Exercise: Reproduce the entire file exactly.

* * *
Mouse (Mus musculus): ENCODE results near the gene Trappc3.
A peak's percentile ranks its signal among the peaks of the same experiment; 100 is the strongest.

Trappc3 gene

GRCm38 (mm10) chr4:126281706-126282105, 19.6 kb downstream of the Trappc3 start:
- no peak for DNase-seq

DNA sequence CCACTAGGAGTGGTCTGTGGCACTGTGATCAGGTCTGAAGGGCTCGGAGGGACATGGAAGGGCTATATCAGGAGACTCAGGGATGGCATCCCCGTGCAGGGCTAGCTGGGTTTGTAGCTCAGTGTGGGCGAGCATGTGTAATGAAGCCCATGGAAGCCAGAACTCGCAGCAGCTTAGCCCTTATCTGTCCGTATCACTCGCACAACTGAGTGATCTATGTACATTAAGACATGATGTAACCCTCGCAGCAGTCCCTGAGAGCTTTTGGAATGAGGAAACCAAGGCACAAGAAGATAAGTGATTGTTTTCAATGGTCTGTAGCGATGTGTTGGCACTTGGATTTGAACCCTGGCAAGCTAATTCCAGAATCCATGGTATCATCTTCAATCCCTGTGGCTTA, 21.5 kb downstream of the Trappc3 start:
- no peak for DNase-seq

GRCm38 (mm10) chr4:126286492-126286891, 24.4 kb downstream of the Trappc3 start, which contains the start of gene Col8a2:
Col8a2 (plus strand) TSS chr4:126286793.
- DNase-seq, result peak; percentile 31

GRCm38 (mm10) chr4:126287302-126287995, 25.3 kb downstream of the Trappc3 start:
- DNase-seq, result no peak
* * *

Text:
Mouse (Mus musculus): ENCODE results near the gene Trappc3.
A peak's percentile ranks its signal among the peaks of the same experiment; 100 is the strongest.

Trappc3 gene

GRCm38 (mm10) chr4:126281706-126282105, 19.6 kb downstream of the Trappc3 start:
- no peak for DNase-seq

DNA sequence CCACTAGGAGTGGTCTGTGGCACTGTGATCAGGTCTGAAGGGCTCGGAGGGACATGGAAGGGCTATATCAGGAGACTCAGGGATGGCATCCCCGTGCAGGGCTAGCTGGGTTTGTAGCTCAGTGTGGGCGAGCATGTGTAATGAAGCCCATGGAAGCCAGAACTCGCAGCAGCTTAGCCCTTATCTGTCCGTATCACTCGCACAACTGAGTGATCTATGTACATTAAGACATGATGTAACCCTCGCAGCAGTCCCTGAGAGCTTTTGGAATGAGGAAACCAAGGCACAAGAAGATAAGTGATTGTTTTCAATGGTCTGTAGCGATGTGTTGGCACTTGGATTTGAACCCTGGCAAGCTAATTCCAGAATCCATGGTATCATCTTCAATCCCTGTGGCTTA, 21.5 kb downstream of the Trappc3 start:
- no peak for DNase-seq

GRCm38 (mm10) chr4:126286492-126286891, 24.4 kb downstream of the Trappc3 start, which contains the start of gene Col8a2:
Col8a2 (plus strand) TSS chr4:126286793.
- DNase-seq, result peak; percentile 31

GRCm38 (mm10) chr4:126287302-126287995, 25.3 kb downstream of the Trappc3 start:
- DNase-seq, result no peak